The Exorcist (1973)

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Something beyond comprehension is happening to a little girl on this street, in this house. A man has been called for as a last resort to try and save her. That man is The Exorcist.

1973’s The Exorcist may be the greatest horror movie of the modern era. In many ways it reinvigorated – and in many ways invented –the supernatural horror thriller. Controversial even at the time of its original release, an additional ten minutes was added for it’s theatrical rerelease in 2000. Rerelease? Well, it was rereleased for one day, but in my mind that still counts. That same version, called for the most part “The Version You’ve Never Seen” has become the definitive version. It is this extended cut which has just been released (again) on standard DVD in addition to the classic’s first blu-ray release.

If you haven’t seen this “version you’ve never seen” I suggest you do. It truly is more than the usual extended director’s cut which oftentimes simply muddies the water and causes viewer confusion and consternation. Although the “extended” cut adds only about ten minutes to the run time, these few minutes add quite a bit to the exposition of the story and provide even more depth to the characterization of the key players.

I really try not to divulge overly much of the plot during my reviews. I really hope to pique your interest enough where you’ll check out one of these fine films we look at. Suffice to say here we see the slow possession of a young girl (Regan, played by Linda Blair) by an unknown force. Her extremely concerned mother (played by Ellen Burstyn, who for some reason is estranged from the Father) after exploring almost every medical explanation for her daughter’s increasingly erratic behavior, consults two priests (played by Max von Sydow and Jason Miller) to attempt to perform an exorcism. You can almost feel the futility in the exercise, but of course, things happen to change that feeling of futility.

It is perhaps one of the scariest films ever, but don’t be like many and fail to view it because of it’s reputation. It is a classic and if needed find a companion so you’re not alone if this makes it work for you.

Many claim the movie is boring – and I suppose it is if you are looking for something along the lines of a slasher movie, which this is not. It is a quite believable story of a fairly normal family being torn asunder by the forces of evil. It slowly and quite effectively builds up the expectations of the viewer to the climax they know must take place. However this anticipation makes the climax that much more powerful, rather than lessening its impact.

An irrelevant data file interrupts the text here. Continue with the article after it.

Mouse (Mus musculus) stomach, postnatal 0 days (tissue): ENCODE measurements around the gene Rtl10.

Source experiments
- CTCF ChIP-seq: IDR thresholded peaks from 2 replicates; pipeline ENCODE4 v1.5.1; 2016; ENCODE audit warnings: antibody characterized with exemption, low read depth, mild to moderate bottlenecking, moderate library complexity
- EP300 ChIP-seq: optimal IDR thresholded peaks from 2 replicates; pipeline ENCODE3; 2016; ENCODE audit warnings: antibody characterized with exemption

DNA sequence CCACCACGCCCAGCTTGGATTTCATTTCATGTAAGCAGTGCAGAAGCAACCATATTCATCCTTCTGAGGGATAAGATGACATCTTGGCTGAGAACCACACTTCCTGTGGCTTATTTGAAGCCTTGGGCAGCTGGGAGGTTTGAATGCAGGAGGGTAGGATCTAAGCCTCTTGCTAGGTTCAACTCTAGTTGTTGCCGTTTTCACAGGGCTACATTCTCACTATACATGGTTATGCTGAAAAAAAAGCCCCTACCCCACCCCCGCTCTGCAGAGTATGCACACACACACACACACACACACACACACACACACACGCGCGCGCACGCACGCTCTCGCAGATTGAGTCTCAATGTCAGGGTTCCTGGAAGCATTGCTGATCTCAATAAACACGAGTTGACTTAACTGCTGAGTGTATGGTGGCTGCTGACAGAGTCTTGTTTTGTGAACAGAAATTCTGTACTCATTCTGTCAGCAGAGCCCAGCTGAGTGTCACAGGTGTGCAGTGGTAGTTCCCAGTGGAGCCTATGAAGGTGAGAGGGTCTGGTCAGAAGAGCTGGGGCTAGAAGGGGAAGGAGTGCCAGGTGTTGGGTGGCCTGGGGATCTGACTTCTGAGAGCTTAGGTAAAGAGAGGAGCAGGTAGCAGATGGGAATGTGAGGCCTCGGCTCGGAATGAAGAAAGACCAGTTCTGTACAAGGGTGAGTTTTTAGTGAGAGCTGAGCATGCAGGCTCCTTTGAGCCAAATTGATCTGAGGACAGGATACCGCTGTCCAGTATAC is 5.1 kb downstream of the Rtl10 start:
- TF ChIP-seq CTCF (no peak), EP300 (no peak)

The acting is exemplary. Linda Blair of course, became the personification of evil in her depiction of Regan – and at the age of twelve. Max von Sydow and newcomer Jason Miller are superb. Ellen Burstyn too is quite good. And the effects are dazzling for the time – remember this was the early 1970s! Without CGI they levitate a bed and turn a few heads around for fun.

But, the question is…ultimately, at the end of the day should you buy this new release? Well, that depends on a variety of factors and which ones you feel are really important. If you haven’t ever seen the film, see it first, of course. No film, no matter its reputation, is worth your money should you not like it. Even if it is Gone with the Wind….(gasp!) If you don’t like it, never buy it.

As much as I despise studios for repeated releases of the same title, this release does not fit into that category. For starters, it is a new transfer, with the standard DVD release being from the same transfer as the new blu-ray release (released concurrently).

The video quality on the new standard DVD release which I viewed is an improvement, but perhaps not as much as you’d hope. There is a good amount of grain in the transfer, which I actually think is a plus. On some scenes the color seems a bit ‘washed out’ and blacks can be murky- still a strong improvement over the previous release.

The supplemental material is for the most part the same; however, this release has a new commentary track with director William Friedkin. I am not sure why they did not port over the previous commentary with Friedkin from the earlier DVD release, as it was much stronger- giving much more behind the scenes detail, which is what I look for in commentaries. This track is almost an audiobook accompaniment to the film, just telling me what is one the screen. Not good.

That said, the feature itself is the reason to get this, and this release is a significant upgrade. However, unless you are blu-ray challenged I would get the blu-ray release as it is in the nice book format that WB likes and also includes both a standard DVD version and the blu-ray version.  Of course (darn I sound repetitive) available at your usual brick and mortar retail friends or at The WB Shop and also available (WITH EXTRAS) on download from iTunes at The Exorcist on iTunes

Review copy provided by Warner Bros. Thanks!

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